In the early years, I interviewed women and men (mostly men) police officers and had the privilege of participating in a few ride-alongs. As a member of the International Thriller Writers Association, I enthusiastically joined in on the FBI workshops hosted by the Manhattan FBI during our annual summer conference. It wasn’t until I heard a dear friend and local police chief describe his day-to-day activities as being mainly concerned with politics and personnel that I realized I could write from that seat authentically.

School superintendents also spend a good deal of their time addressing politics and personnel—sans badge and gun. Layering on the details of a series of crimes fell into place once I knew how my police chief would spend her time on the job when not chasing bad guys/girls. In addition to trying out cool new technologies in their efforts to protect and serve, my characters spend much of their waking time at work. Understanding that leadership in the police arena is not all that different from leadership in other arenas added confidence and an air of authority to my writing.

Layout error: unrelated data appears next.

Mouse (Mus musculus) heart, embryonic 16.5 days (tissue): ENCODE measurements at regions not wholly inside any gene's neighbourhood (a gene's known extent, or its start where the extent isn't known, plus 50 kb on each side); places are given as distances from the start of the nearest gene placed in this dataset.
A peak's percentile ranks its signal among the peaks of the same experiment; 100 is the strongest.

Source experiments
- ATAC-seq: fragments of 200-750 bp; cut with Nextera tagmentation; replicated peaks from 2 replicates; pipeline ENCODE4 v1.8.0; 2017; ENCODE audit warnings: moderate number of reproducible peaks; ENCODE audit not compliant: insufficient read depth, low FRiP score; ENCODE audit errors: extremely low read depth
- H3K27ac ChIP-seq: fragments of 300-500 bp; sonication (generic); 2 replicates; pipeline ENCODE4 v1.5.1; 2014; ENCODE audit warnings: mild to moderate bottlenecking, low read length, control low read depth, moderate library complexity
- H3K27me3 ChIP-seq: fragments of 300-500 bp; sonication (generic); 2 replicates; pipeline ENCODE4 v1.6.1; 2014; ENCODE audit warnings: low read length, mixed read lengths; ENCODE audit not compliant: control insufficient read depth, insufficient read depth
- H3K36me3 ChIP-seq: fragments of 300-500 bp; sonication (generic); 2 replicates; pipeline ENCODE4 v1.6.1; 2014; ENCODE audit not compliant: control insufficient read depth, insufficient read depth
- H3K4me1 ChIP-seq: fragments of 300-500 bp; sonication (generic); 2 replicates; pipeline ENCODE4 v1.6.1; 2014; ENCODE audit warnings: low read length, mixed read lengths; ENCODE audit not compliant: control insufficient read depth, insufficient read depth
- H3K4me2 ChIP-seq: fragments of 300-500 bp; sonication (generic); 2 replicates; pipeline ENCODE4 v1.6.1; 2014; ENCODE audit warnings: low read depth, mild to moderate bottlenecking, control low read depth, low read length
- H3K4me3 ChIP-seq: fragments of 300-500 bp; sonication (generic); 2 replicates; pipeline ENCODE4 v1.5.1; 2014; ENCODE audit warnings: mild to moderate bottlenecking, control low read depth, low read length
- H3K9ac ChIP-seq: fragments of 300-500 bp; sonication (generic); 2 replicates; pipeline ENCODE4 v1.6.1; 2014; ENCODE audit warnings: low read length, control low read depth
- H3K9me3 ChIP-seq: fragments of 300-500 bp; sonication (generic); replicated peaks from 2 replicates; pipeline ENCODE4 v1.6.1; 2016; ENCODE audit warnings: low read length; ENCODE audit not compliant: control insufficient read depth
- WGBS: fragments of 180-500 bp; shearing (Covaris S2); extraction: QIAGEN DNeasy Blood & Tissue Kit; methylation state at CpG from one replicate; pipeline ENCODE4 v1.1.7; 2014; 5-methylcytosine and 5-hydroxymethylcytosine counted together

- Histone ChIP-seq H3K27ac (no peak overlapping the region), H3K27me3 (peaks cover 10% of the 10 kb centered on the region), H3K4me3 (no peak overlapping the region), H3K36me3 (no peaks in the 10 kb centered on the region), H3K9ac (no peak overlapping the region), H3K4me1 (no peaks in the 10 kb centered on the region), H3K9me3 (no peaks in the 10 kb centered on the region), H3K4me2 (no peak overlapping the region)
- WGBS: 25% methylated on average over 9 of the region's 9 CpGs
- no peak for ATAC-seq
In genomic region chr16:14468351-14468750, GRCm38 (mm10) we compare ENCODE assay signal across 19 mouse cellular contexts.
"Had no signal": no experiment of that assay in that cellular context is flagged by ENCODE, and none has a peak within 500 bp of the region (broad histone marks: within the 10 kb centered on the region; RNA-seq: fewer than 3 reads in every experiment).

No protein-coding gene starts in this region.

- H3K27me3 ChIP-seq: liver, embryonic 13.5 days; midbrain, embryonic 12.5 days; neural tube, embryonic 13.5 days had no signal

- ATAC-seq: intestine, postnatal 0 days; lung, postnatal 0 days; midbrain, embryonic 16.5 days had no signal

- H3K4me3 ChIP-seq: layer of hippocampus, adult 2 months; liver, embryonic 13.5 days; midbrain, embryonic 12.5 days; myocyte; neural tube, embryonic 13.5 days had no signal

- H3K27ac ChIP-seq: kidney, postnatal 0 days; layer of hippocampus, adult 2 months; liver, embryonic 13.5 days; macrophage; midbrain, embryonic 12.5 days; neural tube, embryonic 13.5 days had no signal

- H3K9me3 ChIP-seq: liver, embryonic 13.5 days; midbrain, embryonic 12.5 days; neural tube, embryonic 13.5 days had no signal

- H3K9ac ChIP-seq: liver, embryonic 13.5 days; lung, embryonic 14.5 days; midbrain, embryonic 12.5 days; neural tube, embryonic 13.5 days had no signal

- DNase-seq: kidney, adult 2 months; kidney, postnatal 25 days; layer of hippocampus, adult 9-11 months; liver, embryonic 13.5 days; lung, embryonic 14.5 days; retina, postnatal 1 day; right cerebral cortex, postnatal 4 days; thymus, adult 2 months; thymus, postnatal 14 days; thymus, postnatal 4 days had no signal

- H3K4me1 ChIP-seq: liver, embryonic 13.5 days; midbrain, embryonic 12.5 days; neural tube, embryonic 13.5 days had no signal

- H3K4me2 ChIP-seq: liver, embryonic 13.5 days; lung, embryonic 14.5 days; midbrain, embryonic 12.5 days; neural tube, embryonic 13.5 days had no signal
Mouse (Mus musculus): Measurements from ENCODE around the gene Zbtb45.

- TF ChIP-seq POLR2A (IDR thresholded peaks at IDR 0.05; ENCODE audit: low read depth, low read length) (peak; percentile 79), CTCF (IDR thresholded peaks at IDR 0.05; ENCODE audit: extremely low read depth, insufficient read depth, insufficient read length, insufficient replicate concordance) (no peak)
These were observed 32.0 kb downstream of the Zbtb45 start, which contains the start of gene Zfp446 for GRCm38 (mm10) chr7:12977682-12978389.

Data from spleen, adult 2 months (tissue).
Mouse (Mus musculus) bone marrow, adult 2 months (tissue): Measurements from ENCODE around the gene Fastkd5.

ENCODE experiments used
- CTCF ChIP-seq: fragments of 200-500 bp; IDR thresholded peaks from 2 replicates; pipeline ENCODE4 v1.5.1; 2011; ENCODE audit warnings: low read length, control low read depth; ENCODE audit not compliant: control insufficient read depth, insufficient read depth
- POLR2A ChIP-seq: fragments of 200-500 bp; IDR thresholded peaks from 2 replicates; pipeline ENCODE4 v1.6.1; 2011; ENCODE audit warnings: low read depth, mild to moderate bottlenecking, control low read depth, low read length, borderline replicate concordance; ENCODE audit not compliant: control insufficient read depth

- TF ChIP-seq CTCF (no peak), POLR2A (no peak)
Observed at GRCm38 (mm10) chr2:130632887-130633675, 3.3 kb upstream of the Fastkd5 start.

In crafting my current novel, I am drawing on my world of education to form the background of my protagonist. Grounding her in a world I know so well frees me up to create bridges into the bold new future world we are creating and sharing on the page together. Weaving in the ancient truths of human development, character, and consequences of our choices laid out in the Bible adds the final layer of intrigue and fuel for reflection I strive to include in my work.

Catherine Finger
Catherine Finger